Sri Lankan elephant

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Sri Lankan elephant
Conservation status
Scientific classification
Kingdom: Animalia
Phylum: Chordata
Class: Mammalia
Order: Proboscidea
Family: Elephantidae
Genus: Elephas
Species: E. maximus
Subspecies: E. m. maximus
Trinomial name
Elephas maximus maximus
Linnaeus, 1758
Range of Sri Lankan elephant

The Sri Lankan elephant (Elephas maximus maximus) is one of the three subspecies of the Asian elephant (Elephas maximus).

The other two subspecies are the Indian elephant (Elephas maximus indicus) and the Sumatran elephant (Elephas maximus sumatranus).

The Sri Lankan elephant is the largest of the three subspecies.[1] They are about 11 feet (3.4 m) tall, and can weigh up to 12,000 pounds (5,400 kg). They eat leaves, shrubs, grasses, and other plants.

This subspecies is the National animal of Sri Lanka and is native to the island country. It once lived over the entire island. They now live in the dry zones in the north, east, and southeast. These zones are mainly dry deciduous woodland, scrubland, grassland, and marshes. There is a small group in the rainforest.[1]

Sri Lankan elephants are sometimes working animals. They carry timber, transport passengers, and participate in public events like the Procession of Buddha's Tooth. They were many of them in the past. They were aggressively hunted.

In modern times, these elephants can be seen in Sri Lanka's national parks and elephant orphanages. They have been declared an endangered species, and are protected by law. Killing one carries the death penalty.

Description[change | change source]

Asian elephants are usually smaller than African elephants. Females are usually smaller than males. Life span is about 60-70 years in the wild, and over 80 years in captivity. Elderly elephants may starve to death when their teeth wear out or fall out.[1]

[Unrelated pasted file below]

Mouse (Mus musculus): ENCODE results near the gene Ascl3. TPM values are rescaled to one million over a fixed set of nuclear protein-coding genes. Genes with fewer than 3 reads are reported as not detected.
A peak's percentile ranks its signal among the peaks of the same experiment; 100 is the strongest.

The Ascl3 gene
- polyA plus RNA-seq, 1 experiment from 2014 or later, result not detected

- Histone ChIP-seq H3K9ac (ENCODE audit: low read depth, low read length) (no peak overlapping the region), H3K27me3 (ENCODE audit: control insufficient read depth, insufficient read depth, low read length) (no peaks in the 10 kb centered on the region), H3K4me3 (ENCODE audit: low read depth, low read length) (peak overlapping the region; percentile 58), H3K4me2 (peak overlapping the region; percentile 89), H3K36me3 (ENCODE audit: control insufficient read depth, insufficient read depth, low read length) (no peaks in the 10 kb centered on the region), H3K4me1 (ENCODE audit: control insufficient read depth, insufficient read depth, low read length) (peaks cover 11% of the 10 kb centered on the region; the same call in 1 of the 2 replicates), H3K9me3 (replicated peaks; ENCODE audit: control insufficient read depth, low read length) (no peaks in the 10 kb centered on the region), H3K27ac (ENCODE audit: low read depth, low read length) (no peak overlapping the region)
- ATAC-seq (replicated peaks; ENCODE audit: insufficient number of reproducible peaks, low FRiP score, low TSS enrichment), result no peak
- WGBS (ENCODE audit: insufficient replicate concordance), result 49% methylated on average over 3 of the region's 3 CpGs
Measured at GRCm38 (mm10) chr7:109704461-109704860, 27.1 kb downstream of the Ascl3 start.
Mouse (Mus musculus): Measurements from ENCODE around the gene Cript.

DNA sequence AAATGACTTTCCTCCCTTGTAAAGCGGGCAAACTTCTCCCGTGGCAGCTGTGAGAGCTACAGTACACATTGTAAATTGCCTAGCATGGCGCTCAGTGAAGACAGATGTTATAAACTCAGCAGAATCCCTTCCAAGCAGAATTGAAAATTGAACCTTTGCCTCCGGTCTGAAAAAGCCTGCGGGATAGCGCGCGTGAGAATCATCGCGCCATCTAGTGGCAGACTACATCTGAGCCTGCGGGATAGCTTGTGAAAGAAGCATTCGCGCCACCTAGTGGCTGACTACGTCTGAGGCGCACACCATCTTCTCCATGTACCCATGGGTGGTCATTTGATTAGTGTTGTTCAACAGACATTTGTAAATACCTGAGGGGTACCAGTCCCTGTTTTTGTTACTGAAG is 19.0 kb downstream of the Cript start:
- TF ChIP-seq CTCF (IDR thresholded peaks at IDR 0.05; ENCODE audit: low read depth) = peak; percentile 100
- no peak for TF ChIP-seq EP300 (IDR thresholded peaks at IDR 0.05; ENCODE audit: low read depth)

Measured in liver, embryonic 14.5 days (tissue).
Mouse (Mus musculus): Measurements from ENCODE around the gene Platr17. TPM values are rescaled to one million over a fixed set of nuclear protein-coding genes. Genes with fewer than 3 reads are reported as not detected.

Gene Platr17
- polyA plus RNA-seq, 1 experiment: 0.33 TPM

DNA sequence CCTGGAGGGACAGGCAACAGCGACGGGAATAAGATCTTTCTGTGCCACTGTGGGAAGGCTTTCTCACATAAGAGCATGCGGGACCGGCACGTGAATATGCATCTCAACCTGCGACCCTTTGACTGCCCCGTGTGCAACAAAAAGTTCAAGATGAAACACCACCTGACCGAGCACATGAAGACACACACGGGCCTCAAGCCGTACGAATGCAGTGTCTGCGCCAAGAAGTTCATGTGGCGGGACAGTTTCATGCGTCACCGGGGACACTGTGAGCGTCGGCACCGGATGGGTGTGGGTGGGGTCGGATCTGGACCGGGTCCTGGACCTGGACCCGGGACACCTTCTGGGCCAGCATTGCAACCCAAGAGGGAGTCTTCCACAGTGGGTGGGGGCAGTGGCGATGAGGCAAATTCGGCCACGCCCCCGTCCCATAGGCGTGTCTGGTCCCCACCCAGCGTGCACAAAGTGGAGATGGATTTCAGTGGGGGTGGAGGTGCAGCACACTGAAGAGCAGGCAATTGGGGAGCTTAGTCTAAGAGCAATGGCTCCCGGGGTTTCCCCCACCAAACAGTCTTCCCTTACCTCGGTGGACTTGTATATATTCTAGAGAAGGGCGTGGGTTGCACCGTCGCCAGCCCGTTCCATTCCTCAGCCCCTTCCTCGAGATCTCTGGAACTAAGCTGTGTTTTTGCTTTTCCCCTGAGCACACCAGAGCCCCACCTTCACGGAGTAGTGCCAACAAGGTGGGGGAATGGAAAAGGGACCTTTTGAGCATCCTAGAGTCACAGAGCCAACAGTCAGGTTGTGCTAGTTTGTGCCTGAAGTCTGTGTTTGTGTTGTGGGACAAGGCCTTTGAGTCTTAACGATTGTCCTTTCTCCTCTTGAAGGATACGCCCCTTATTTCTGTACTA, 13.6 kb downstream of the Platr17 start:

The Asian elephant's highest body point is on its head. The tip of their trunk is used like a finger. Their back is curved upward or level.

Their ears are smaller than those of the African elephant. Their feet have more "nails" than those of African elephants. They have five "nails" on each front foot, and four on each back foot.

Very few of Sri Lankan male elephants develop tusks. A tusk is a very long tooth that protrudes from the elephant's mouth. An elephant with huge tusks is called a "tusker". Females have no tusks.

Sri Lankan elephants are the largest subspecies of the Asian elephant. Their shoulder height is between 6 and 11 ft. They weigh between 4,000 and 12,000 lb.

Like humans, apes, and dolphins, they have a large and well developed brain. They are very smart. Elephants have the largest brain of all land animals. They have very good memories. They can remember places, people, and events from long in the past.

Their skin color is darker than that of the two other Asian subspecies. They may have large patches of skin color loss (depigmentation) on ears, face, trunk, and tummy.[1]

Distribution[change | change source]

The Sri Lankan elephant was once widely distributed across Sri Lanka. Over the past two hundred years however, human land use and development has forced the elephant from the wet and fertile regions of the southwest to the drier regions of the north, east, and southeast. These drier areas are mainly deciduous woodland, scrub, grassland, and marshes.[2]